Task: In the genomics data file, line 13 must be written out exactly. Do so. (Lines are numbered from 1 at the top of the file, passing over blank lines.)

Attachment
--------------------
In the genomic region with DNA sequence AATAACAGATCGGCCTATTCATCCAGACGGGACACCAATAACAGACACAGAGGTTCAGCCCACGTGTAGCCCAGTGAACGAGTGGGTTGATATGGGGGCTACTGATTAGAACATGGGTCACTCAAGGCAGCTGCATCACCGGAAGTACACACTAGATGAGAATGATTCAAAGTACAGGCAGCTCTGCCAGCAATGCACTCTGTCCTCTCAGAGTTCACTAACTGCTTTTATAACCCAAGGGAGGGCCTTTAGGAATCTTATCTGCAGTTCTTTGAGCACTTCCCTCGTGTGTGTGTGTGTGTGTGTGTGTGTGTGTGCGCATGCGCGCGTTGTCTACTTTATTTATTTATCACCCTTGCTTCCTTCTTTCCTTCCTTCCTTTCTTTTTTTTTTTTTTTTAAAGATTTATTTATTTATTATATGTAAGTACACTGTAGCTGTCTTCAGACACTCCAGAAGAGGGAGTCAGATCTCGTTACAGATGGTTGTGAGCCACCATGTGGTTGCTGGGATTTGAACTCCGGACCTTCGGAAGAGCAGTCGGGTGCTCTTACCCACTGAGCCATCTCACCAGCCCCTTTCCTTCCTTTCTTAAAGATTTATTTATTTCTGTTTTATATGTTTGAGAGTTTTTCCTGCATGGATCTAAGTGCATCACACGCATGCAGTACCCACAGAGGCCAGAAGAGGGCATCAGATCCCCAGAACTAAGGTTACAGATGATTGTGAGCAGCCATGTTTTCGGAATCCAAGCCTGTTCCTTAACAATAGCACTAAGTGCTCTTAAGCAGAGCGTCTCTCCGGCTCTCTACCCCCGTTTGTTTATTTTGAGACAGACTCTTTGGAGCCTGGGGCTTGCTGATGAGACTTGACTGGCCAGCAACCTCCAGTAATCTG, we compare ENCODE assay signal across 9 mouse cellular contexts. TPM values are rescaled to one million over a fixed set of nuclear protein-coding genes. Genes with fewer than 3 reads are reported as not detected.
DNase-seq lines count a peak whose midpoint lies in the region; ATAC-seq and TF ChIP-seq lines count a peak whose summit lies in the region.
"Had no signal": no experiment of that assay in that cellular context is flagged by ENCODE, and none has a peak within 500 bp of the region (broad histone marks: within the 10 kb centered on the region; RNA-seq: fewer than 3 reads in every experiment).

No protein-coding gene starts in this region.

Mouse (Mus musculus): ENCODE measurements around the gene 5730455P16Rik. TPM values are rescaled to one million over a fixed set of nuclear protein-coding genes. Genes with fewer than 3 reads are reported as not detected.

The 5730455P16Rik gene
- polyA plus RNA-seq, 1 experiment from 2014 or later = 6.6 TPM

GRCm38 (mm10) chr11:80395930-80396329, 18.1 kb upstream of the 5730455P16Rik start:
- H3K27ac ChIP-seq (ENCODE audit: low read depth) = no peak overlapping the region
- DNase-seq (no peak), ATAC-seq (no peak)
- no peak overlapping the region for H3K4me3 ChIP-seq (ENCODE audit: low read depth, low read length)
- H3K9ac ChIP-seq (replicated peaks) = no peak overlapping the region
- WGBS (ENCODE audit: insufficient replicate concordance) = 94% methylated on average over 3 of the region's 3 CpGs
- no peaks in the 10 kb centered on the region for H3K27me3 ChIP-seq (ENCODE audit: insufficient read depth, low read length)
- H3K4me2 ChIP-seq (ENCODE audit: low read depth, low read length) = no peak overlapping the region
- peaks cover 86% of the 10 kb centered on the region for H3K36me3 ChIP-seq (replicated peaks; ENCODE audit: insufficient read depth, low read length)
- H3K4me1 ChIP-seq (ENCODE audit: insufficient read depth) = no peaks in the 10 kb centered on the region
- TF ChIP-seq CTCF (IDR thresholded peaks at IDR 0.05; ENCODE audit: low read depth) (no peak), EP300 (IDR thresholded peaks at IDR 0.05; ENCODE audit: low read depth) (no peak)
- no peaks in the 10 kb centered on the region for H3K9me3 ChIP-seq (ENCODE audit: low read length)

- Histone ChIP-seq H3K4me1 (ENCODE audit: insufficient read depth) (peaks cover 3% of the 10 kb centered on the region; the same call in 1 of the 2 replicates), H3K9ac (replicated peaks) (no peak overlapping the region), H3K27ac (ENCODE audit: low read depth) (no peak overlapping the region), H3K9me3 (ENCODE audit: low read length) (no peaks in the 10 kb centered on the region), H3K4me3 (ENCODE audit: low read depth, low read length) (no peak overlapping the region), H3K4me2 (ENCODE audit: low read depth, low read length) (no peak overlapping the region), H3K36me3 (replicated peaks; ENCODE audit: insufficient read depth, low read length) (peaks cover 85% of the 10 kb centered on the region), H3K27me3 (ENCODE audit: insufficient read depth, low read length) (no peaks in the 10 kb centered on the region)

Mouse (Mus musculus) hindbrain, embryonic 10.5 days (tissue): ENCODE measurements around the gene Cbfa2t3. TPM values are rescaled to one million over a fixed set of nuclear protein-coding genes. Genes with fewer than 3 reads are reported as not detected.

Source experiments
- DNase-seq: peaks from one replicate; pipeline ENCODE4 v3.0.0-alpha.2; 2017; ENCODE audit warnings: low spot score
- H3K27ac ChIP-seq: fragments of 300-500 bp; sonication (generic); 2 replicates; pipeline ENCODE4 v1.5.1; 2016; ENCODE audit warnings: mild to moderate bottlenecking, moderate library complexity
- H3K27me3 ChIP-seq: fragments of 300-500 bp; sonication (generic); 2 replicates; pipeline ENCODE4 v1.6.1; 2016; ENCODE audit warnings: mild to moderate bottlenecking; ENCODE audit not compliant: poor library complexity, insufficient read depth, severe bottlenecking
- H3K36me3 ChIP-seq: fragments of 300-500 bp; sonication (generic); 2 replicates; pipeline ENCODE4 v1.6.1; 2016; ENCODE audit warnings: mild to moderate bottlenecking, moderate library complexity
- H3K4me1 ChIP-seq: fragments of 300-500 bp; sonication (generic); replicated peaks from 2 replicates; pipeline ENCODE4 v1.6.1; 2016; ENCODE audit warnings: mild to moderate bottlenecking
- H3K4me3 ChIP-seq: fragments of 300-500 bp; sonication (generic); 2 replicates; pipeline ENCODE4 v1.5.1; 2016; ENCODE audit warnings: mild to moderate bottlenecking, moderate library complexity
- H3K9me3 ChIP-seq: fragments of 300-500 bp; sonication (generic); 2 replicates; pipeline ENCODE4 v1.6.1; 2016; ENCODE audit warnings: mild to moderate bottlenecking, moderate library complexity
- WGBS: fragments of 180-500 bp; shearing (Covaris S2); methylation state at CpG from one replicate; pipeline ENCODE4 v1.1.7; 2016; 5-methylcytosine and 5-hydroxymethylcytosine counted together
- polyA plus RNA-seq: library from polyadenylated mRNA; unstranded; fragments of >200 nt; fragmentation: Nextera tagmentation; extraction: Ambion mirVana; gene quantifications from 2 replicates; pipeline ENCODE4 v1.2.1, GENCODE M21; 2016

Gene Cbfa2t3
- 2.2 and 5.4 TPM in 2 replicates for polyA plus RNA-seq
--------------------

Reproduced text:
- WGBS (ENCODE audit: insufficient replicate concordance) = 94% methylated on average over 3 of the region's 3 CpGs